The cloud isn’t new and, realistically, neither are hybrid, multi-cloud environments. What is new is pandemic-fueled awareness that the hybrid, multi-cloud is here and isn’t going away, ever. Several proof points come to mind from the past year alone. The first involves Oracle’s (News - Alert) deal with Zoom. Oracle was already selected as TikTok’s secure cloud provider. Now it’s hosting two of the most highly visible apps today. It also makes them the fourth public cloud vendor that matters. The second proof point is that large enterprises are starting to realize strategic value in data repatriation by moving from cloud back to on-prem.
The trends are clear. Data exists in a larger number of locations than ever before; strategic data movement beyond mere copying is on the rise; and, most crucially, the business value of accomplishing data-driven strategy and operations is more urgent than ever. But these trends are in tension. The more data moves, and the more places it is needed, the harder it becomes to connect data to drive insight.
From the data perspective, there’s no such thing as “the cloud” and hybrid multi-cloud is actually making the job of connecting data harder, not easier. At the infrastructure level, hybrid multi-cloud is, in some sense, ideal, giving unprecedented flexibility and economic advantage to large enterprises. Unfortunately, it also makes data fragmentation worse, creating even more impediments to achieving digital transformation.
Just like fish don’t pay much attention to the ocean they swim in, historically data management practitioners haven’t paid much attention to the main lever of data integration since there weren’t really any alternatives. That lever is, of course, data location in the storage layer. With very few exceptions, conventional data management including everything from databases to data warehouses to data lakes has always worked by moving data to computation and by leveraging the location of data in the storage layer.
The arrival of the cloud didn’t fundamentally change data integration initially. Databases, data warehouses, and data lakes have all moved to the cloud, but from the data perspective, the cloud is just someone else’s “on prem” environment. Data is still integrated in the cloud by moving and copying it to new places. Snowflake, which is unquestionably successful, is still conventional data management in this sense. Snowflake customers move their data into Snowflake to integrate it there…or they don’t get any value from the cloud-based data-warehousing solution at all.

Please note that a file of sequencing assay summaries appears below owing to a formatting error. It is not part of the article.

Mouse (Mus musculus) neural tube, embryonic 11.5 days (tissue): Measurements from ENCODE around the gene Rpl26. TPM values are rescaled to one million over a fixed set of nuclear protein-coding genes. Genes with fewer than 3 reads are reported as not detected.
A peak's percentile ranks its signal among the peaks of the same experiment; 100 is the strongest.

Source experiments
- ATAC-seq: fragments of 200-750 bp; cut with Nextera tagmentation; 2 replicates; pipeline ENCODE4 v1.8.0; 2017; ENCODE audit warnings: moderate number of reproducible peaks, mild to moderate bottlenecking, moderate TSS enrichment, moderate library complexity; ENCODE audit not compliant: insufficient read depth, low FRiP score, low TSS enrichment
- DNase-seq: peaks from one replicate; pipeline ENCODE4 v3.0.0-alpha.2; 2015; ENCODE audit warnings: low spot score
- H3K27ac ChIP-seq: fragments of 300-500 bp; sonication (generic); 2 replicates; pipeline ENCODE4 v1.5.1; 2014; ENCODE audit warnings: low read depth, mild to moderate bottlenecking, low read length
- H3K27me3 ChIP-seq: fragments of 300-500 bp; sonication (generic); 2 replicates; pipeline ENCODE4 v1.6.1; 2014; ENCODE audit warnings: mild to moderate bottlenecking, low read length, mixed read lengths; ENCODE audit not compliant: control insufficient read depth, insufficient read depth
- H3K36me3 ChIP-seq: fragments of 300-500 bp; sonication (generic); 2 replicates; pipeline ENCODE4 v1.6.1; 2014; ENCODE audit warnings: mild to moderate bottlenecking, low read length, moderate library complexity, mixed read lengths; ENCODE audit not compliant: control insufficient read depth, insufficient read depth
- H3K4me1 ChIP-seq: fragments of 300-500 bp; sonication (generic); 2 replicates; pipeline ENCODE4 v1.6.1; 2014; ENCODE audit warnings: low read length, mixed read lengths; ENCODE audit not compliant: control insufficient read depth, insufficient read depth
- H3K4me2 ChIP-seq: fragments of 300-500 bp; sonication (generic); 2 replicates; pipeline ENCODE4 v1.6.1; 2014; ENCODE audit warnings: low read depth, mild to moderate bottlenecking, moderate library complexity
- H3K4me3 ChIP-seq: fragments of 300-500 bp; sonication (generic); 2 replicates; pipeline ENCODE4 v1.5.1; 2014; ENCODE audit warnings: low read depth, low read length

But the hybrid, multi-cloud world is here now, and the pandemic has accelerated awareness of this change. It also means it’s time to start considering alternatives. Is there another way to connect data such that the infrastructure and finance people can have their hybrid, multi-cloud cake while the data and digital transformation people get to eat it, too?
Data Fabrics: The Missing Stich to Abstracting Away the Data Location Debate
Fortunately, there is an alternative in data virtualization (DV) approaches, which have existed for many years but were confined strictly to the subset of enterprise data that neatly fits into the relational data model. As a result, existing DV pure plays struggle with the diverse breadth of today’s heterogenous data landscape, including semi- and unstructured data. But data virtualization can be decoupled from the relational data model and that points us to a solution.
The emerging space of data fabric vendors offers a way forward. The key alternative to leveraging data location in storage, especially in a world where storage locations are proliferating, is to leverage the meaning of data to the business. Rather than moving data to computation, data fabric, and in particular those powered by knowledge graph technologies, offers the chance to move computation to data.
When data environments are proliferating, the best strategy is not to fight the trends but to co-opt them. Rather than moving data to integrate, query, and connect it, data fabric platforms use virtualization technology, graph data models, and metadata intelligence to connect and query data where it lives, without moving or copying it, based on what the data means, in place, to the business.
This approach makes it possible to rationalize data location, storage, and hybrid, multi-cloud strategy in a way that’s decoupled from how the business is using or consuming the data. As a result, economic-drive decisions about spot prices, cloud vendor arbitrage, or long-term cost and operational efficiencies can all be considered without direct, massive second-order effects on the enterprise’s overall strategic goal of using data to make sense of the world. That’s a key insight. IT always advances by recognizing these opportunities to decouple.
Just as the cloud itself abstracted away the idea of a physical IT environment, data fabric technology offers a similar opportunity to abstract away the idea of data location itself. To prosper in a hybrid, multi-cloud world, we need to employ approaches that make data location increasingly irrelevant. Where data is stored is almost always irrelevant to what the data means and to how the business uses the data to derive insight, increase profits, and decrease costs.
About The Author: Kendall Clark is founder and CEO of Stardog, the leading Enterprise Knowledge Graph (EKG) platform provider. For more information visit www.stardog.com or follow them @StardogHQ.
Edited by Maurice Nagle